Wife Shares Heartbreaking Love Letter Husband Wrote Before Dying Of COVID-19

"If I don't make it I want you to know that I lived a happy … life with you and would never have traded it for all the riches in the world," Billy Loredo wrote.

On Dec. 13, Billy Loredo, a lawyer from Edinburg, Texas, died from COVID-19 at the age of 45.

But he left his wife of 21 years a bittersweet goodbye — a final love letter.

“He emailed it to me a few days before he was intubated,” Sonya Kypuros, Loredo’s wife, told HuffPost via Facebook, noting that her husband often wrote her romantic notes and brought her “flowers several times a month.”

Kypuros said that she felt “sad and afraid” as she read his words.

“It made me fully aware that he knew he might die,” she said.

“I want you to know that I am fighting very hard every day for my life. I do it for you so that I can see you again,” Loredo’s letter read.

“You are the most important person in my life and I miss you every day. I know I am not always the perfect man I want to be but I do my best,” the message continued. “If I make it through this I promise to be a better man, in God, in life, and as a husband. You have always deserved the best and if I get a second chance I will do it.”

Billy Loredo and Sonya Kypuros.
Billy Loredo and Sonya Kypuros.
Courtesy of Sonya Kypuros

Loredo also heartbreakingly told his wife, “If I don’t make it I want you to know that I lived a happy wonderful life with you and would never have traded it for all the riches in the world. I also want you to be happy and continue to live your life without me and with no regrets.”

“We had our time and it was wonderful. I love you and miss you very much,” the note concluded. “I will keep fighting. Love, Billy.”

The note Billy Loredo, a Texas lawyer who died of COVID-19, wrote to his wife, Sonya Kypuros.
The note Billy Loredo, a Texas lawyer who died of COVID-19, wrote to his wife, Sonya Kypuros.
Sonya Kypuros

“Honestly, I don’t even know what I’m doing,” Kypuros told HuffPost when asked why she decided to publicly share such an intimate note, but ultimately concluded that she wanted “to share with everyone the amazing human being that I had the privilege of being married to.”

“I know I love Bill immensely and he loved me back tremendously,” she added. “So I have been processing this love.”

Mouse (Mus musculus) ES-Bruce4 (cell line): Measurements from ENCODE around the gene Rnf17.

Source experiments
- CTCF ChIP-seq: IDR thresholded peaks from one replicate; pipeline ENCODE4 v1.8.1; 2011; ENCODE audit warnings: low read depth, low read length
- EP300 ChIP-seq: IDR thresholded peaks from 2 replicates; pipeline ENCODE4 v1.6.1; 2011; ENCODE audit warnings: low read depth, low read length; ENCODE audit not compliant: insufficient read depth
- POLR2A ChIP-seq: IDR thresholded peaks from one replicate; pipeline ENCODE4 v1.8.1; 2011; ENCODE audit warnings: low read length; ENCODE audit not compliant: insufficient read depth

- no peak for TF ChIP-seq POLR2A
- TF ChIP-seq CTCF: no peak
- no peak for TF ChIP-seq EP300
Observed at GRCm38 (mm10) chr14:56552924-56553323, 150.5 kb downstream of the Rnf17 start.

Last week, Kypuros and her brother-in-law, Dr. Pedro Loredo, a surgeon in Dallas, shared the note with local ABC affiliate WFAA.

According to the outlet, Billy Loredo became infected on Nov. 16. Both his brother and wife believe the attorney got the virus from his secretary who unknowingly had it, thinking her symptoms were allergies.

Loredo advised his secretary to get tested for COVID-19, and her test came back positive.

Loredo always wore a mask when possible, according to his brother. Kypuros told HuffPost that she and her husband were always “precautious” about staying safe during the pandemic, and says that “now I am even more hypervigilant.”

But she also admits she has mixed feelings about the unfortunate timing of her husband’s illness.

“[I’m] angry that that the vaccines didn’t come out sooner to save Billy,” she admitted. “I know I should be happy that the vaccine is now here to help save our lives, but I can’t help to be angry that he didn’t get a chance to save his own life.”

Kypuros said that while Loredo was in the hospital, she prayed for her husband to survive.

“I believed if [God] had let him live then we had a message to serve together about this pandemic and how to educate people to be safe,” she said in a message. “I guess God had bigger plans for Billy, which is why He took his life.”

Kypuros said that her husband, who had no underlying health issues, “touched so many people’s lives.”

“Every one either loved him, admired him, or looked up to him in some way,” Kypuros said. “So maybe God needed Billy for a bigger purpose to influence and have an impact on the world.”

Since COVID-19 was declared a global pandemic in March, more than 18 million infections have been reported in the U.S. Over 324,000 people in the country have died as a result of the virus.

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